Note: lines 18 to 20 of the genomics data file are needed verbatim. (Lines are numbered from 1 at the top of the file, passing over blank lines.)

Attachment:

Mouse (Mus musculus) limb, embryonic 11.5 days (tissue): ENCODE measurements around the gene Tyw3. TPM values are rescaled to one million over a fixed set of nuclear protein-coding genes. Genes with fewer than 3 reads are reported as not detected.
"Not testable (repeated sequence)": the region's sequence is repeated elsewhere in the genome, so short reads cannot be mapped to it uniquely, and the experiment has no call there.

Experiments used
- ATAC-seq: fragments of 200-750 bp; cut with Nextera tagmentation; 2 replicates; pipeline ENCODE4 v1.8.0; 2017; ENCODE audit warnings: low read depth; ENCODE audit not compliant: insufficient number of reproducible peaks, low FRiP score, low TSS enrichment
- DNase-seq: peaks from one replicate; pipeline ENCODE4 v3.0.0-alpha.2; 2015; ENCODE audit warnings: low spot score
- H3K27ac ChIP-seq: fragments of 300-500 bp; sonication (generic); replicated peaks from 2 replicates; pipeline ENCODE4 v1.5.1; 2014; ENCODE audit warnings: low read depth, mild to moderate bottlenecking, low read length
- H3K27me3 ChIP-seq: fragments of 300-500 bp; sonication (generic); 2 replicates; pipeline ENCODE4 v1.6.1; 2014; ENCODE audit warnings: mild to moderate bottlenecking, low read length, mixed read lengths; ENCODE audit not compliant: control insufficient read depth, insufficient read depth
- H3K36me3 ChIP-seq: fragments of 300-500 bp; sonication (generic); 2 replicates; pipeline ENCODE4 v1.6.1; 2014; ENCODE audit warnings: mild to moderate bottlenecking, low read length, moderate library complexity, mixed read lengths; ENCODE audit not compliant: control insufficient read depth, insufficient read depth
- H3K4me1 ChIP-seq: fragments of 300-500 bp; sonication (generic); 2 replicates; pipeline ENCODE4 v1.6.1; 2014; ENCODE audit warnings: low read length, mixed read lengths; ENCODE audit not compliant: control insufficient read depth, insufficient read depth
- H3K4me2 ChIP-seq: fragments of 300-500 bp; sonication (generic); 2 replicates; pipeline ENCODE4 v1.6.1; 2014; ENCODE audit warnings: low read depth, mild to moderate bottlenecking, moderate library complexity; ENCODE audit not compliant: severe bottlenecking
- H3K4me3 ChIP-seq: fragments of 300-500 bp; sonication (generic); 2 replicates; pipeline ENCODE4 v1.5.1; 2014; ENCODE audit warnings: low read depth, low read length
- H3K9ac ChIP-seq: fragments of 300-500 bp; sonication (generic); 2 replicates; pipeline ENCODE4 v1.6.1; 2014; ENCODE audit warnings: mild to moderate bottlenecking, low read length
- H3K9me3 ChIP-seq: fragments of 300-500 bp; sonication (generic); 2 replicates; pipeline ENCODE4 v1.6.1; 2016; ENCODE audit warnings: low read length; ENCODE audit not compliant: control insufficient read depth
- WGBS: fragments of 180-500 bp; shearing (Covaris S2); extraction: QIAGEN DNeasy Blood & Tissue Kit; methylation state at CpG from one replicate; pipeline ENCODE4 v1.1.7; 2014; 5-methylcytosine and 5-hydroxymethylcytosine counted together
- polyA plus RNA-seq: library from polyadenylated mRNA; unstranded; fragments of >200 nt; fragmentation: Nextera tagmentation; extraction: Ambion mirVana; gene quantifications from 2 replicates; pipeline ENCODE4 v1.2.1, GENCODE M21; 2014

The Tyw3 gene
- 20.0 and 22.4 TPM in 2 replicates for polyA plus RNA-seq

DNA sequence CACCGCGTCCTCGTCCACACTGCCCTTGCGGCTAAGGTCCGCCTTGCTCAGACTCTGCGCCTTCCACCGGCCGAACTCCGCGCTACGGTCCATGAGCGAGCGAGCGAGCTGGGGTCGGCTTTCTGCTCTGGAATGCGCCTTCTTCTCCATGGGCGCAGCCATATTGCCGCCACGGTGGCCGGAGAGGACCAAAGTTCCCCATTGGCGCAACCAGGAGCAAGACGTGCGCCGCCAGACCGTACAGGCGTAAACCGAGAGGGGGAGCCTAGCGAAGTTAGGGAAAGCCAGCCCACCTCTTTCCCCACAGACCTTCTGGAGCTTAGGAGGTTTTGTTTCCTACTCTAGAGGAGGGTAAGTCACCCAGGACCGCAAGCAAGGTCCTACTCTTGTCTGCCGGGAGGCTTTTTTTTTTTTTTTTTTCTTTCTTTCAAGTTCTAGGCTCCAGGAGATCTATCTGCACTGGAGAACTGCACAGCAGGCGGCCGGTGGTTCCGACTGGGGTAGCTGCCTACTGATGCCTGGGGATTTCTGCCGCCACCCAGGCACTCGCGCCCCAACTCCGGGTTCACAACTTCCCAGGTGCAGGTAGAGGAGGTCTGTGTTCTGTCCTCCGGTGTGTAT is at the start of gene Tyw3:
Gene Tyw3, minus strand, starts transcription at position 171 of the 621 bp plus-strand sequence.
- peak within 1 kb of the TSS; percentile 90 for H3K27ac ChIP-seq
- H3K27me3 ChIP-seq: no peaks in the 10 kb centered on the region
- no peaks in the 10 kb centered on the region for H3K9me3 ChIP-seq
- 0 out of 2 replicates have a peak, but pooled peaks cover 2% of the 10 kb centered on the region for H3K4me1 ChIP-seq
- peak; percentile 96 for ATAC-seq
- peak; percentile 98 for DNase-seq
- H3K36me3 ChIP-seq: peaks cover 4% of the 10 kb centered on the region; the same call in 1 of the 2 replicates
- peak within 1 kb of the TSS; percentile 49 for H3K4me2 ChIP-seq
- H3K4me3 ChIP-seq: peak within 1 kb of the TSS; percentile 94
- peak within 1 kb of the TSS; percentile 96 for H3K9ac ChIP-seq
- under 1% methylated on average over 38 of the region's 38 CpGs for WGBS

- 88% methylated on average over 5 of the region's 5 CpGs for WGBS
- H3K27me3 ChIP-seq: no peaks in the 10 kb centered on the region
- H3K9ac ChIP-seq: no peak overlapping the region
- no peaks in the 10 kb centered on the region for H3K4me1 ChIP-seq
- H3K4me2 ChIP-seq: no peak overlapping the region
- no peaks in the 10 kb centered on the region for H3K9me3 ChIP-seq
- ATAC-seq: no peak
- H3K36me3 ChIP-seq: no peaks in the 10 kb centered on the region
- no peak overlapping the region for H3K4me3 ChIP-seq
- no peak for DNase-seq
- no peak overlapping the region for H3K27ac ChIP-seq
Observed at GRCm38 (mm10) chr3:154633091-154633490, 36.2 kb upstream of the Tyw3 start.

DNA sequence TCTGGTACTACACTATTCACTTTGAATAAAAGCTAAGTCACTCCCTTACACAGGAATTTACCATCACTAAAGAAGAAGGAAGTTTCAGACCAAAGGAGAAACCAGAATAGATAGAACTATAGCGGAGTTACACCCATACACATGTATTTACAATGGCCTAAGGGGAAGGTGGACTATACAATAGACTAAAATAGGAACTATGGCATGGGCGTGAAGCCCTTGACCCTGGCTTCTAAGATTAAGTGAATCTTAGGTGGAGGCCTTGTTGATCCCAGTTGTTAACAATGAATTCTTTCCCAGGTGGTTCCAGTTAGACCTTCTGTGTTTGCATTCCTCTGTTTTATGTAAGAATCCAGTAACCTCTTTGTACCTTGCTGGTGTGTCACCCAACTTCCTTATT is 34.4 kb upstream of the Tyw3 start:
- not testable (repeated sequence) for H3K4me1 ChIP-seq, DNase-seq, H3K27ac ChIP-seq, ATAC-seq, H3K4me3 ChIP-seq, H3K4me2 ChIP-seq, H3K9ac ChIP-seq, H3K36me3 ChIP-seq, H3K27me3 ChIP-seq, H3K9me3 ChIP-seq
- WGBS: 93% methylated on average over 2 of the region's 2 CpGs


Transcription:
DNA sequence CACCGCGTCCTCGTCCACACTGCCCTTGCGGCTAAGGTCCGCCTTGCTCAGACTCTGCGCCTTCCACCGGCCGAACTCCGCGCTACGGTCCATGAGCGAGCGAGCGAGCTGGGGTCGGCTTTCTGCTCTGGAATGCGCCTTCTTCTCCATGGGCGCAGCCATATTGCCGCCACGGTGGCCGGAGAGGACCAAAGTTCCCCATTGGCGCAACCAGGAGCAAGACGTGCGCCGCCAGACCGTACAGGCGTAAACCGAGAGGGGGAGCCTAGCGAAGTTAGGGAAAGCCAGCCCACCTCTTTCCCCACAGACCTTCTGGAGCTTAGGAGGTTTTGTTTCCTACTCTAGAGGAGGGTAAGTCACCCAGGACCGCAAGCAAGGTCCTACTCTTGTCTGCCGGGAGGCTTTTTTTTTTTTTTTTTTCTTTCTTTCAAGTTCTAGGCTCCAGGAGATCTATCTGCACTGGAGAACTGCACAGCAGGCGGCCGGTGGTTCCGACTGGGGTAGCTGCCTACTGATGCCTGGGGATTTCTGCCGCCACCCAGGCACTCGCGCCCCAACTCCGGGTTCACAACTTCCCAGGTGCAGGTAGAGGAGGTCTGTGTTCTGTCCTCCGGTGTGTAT is at the start of gene Tyw3:
Gene Tyw3, minus strand, starts transcription at position 171 of the 621 bp plus-strand sequence.
- peak within 1 kb of the TSS; percentile 90 for H3K27ac ChIP-seq